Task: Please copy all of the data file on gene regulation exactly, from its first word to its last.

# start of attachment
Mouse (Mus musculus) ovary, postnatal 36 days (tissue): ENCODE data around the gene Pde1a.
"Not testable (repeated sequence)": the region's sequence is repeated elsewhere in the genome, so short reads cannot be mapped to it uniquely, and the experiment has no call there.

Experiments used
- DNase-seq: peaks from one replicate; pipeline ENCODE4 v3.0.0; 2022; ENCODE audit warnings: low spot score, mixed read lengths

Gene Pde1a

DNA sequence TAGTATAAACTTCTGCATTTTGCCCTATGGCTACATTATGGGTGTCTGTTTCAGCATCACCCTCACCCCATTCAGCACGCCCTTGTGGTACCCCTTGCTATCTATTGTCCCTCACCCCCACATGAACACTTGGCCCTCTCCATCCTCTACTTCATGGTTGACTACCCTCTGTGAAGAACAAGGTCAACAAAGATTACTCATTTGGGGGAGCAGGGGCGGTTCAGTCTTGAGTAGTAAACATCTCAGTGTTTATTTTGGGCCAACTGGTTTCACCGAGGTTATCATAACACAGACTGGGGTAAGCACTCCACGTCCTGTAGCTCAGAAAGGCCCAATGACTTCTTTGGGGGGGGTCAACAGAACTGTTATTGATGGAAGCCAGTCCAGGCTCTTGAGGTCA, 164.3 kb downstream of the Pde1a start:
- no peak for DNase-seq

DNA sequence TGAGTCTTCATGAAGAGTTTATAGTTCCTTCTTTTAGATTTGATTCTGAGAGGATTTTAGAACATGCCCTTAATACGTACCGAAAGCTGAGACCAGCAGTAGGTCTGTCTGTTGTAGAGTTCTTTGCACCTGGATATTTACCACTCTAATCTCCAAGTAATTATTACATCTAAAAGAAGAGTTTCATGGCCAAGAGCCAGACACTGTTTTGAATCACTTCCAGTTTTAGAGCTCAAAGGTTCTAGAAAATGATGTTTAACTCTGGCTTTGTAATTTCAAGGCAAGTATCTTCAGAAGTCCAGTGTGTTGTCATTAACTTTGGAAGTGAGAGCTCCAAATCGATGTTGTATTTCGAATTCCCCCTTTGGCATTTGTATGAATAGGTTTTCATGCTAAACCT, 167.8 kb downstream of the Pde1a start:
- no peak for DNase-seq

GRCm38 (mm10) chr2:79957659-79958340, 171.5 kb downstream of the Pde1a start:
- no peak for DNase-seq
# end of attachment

Mouse (Mus musculus) ovary, postnatal 36 days (tissue): ENCODE data around the gene Pde1a.
"Not testable (repeated sequence)": the region's sequence is repeated elsewhere in the genome, so short reads cannot be mapped to it uniquely, and the experiment has no call there.

Experiments used
- DNase-seq: peaks from one replicate; pipeline ENCODE4 v3.0.0; 2022; ENCODE audit warnings: low spot score, mixed read lengths

Gene Pde1a

DNA sequence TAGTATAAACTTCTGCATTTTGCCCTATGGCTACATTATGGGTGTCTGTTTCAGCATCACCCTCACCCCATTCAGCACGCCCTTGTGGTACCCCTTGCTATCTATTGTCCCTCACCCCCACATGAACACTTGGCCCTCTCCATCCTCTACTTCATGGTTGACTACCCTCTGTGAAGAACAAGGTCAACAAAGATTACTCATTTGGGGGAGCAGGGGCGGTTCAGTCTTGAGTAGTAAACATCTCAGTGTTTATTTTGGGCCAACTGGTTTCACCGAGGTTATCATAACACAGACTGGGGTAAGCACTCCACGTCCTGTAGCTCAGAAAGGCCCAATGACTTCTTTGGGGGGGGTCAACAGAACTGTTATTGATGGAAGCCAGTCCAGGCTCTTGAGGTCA, 164.3 kb downstream of the Pde1a start:
- no peak for DNase-seq

DNA sequence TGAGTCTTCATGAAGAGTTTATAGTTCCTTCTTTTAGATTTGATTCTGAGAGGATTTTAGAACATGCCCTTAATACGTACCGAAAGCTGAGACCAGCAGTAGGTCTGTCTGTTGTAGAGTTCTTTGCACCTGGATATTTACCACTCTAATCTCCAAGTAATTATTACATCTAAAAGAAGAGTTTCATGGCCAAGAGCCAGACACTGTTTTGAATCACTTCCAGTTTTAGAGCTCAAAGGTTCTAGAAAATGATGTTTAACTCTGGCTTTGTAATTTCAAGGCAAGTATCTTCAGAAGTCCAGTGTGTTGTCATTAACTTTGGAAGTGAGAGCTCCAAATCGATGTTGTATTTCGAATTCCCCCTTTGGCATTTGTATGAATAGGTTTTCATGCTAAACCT, 167.8 kb downstream of the Pde1a start:
- no peak for DNase-seq

GRCm38 (mm10) chr2:79957659-79958340, 171.5 kb downstream of the Pde1a start:
- no peak for DNase-seq